It explains Anakin's force potential, Chosen one status and creates a measurable numerical hierarchy in terms of force potential.

    I could pick apart your system the same way. As I established earlier, every explanation you create, creates another question. You cannot explain magic with science. All anyone can do is provide a veneer of scientific language. Aka technobabble.

    Which is why I would argue that mixing magic and science isn't a good thing. It opens you to plotholes. More so than if you just stayed vague. While you can say it's your opinion and you like what you like, and that's true, but it more objectively does is put the focus on the magic, which leaves it open to more scrutiny, and restricts the ways in which magic can facilitate the narrative which is desirable or not depending on the tone of the setting. Meaning he reason why Harry Potter's magic isn't explained much is because to do so would inhibit the zany adventure and make it something more grounded and creatively conservative.
  5. Well, no one will be forcing you to read my books, if it bothers you this much.

    I can defend my worldbuilding choices into infinity, but in the end, the only reason I can offer for why my world is the way it is, is that I like it that way. There's no way to say any one approach is "better" than another, and I'm not saying there is. I follow the one that suits me.
    Last edited: Sep 3, 2017
  6. Steerpike

    Steerpike Felis amatus Moderator

    It is worth noting that something isn't precluded from being scientific just because there are open questions or things that can't be explained at the moment. It is scientific when it is subject to the scientific method. The fact that you reach a "no one knows yet" point doesn't change this--happens in real science all the time.
  7. glutton

    glutton Inkling

    Why wouldn't a "dark lord" have resistance to magic from a common wizard? If you prefer your magic to have limits, I'd think a natural limit for it to have would be what (or who) it can effect and to what extent.

    For my works magic often doesn't fare too well against "cute girls". ;) For example the dark lord's death energy that kills hundreds of men at a touch within seconds, when pumped directly inside the body of one of the Baeforce champions for an extended time... only hurts her but not enough to stop her from physically ripping his head off. lol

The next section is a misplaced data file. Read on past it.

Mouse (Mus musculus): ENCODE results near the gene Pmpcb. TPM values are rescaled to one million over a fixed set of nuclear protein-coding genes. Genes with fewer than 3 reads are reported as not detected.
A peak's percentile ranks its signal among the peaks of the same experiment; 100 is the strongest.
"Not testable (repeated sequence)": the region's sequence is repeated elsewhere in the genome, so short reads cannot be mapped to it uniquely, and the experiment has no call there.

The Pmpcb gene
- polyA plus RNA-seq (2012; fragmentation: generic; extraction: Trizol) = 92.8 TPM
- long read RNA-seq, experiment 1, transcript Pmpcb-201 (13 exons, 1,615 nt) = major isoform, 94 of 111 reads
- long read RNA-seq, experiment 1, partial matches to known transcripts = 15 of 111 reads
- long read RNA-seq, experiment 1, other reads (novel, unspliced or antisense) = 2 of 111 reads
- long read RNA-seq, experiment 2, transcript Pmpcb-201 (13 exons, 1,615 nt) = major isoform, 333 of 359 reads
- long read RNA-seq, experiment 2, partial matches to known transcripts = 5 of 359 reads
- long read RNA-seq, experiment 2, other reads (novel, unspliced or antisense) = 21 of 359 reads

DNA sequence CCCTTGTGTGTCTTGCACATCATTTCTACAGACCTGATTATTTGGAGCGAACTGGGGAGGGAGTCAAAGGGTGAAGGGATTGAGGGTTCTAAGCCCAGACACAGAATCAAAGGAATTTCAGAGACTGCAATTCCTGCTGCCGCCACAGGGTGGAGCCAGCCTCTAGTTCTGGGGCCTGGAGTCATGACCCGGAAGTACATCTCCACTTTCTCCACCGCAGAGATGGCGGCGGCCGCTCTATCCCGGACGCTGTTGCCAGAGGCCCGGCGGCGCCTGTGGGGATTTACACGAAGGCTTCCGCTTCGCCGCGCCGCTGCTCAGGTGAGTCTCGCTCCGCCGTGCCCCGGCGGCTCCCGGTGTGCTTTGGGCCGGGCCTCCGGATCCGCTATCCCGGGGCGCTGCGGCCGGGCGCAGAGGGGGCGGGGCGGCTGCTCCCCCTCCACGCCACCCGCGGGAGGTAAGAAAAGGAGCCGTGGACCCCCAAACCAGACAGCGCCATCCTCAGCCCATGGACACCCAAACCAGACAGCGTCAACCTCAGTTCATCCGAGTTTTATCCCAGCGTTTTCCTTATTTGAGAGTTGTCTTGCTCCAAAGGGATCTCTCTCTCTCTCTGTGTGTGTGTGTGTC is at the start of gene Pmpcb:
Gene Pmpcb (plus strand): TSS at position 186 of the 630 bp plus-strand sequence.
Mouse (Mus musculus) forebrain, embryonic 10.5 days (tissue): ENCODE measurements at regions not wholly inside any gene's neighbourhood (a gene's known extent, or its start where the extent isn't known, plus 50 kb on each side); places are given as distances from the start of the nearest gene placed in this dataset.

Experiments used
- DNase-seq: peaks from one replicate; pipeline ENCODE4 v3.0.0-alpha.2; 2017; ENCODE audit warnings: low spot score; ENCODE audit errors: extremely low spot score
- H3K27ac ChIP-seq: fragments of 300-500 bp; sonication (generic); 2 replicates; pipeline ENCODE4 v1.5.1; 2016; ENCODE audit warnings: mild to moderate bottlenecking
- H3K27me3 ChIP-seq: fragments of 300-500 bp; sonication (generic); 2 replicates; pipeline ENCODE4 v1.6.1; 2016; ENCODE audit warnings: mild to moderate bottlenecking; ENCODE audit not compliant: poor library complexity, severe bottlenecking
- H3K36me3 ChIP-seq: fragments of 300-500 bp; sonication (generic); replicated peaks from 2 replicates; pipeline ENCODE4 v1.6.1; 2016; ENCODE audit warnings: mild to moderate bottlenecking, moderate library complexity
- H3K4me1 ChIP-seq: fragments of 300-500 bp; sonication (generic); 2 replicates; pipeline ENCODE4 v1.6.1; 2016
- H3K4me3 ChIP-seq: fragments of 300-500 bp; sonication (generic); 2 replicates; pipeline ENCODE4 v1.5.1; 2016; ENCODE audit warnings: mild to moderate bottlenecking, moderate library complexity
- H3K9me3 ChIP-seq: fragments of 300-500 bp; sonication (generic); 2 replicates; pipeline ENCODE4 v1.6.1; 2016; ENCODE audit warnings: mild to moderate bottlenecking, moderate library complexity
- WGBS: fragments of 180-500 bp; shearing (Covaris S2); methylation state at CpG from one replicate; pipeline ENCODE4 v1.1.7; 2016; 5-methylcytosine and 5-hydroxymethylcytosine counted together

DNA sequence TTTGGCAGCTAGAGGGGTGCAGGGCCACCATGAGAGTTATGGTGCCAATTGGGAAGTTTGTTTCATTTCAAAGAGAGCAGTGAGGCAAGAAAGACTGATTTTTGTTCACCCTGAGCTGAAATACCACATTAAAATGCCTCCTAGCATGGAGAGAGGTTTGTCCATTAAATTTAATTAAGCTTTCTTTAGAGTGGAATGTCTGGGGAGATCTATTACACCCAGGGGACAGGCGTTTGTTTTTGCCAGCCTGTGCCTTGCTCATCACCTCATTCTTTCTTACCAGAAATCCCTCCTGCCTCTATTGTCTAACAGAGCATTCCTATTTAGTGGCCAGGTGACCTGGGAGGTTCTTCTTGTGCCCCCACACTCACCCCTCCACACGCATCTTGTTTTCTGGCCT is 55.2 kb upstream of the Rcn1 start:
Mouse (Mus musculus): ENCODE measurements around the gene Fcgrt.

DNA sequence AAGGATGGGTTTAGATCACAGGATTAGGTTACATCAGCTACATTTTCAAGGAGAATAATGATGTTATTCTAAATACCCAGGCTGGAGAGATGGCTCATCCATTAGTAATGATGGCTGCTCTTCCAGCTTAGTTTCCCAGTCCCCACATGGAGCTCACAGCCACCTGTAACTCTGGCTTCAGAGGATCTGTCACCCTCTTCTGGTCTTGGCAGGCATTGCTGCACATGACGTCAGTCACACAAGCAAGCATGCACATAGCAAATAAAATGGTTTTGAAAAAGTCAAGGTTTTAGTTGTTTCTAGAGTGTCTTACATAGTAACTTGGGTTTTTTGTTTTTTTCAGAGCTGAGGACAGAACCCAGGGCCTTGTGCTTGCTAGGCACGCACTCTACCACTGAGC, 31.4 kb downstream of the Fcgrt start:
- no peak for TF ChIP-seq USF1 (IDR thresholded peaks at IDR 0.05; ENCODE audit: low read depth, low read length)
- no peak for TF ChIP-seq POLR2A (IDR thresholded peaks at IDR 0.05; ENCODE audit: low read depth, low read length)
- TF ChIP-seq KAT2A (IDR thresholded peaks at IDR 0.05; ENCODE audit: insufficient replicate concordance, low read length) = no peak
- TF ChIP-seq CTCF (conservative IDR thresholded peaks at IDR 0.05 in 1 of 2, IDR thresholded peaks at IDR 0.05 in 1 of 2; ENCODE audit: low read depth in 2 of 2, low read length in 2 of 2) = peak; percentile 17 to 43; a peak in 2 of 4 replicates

8. skip.knox

    skip.knox toujours gai, archie Moderator

    I see two different things being argued here, one inside the story and one outside.

    Inside the story, the only thing the author need do is engage a reader. Note I do not say engage *every* reader. There will always be someone unconvinced by your magic system, no matter how logical it appears to you. The goal is to convince most readers that what happens within the confines of the story makes sense.

    Outside the story, it's another matter entirely. That's where all these arguments about scientific explanations of magic take place, because now we're operating under real-world physics. There's no need to hold the story to that standard, nor is there much to be gained by trying to impose or inject serious science into a work of fantasy. Breaking out of real-world science is part of the point of fantasy. One kind of logic for inside, another for outside. Much of the disagreement I'm saying stems from mingling the two.

    Or, as the great philosopher Marx once said:
    Outside of a dog, a book is a man's best friend. Inside of a dog, it's too dark to read.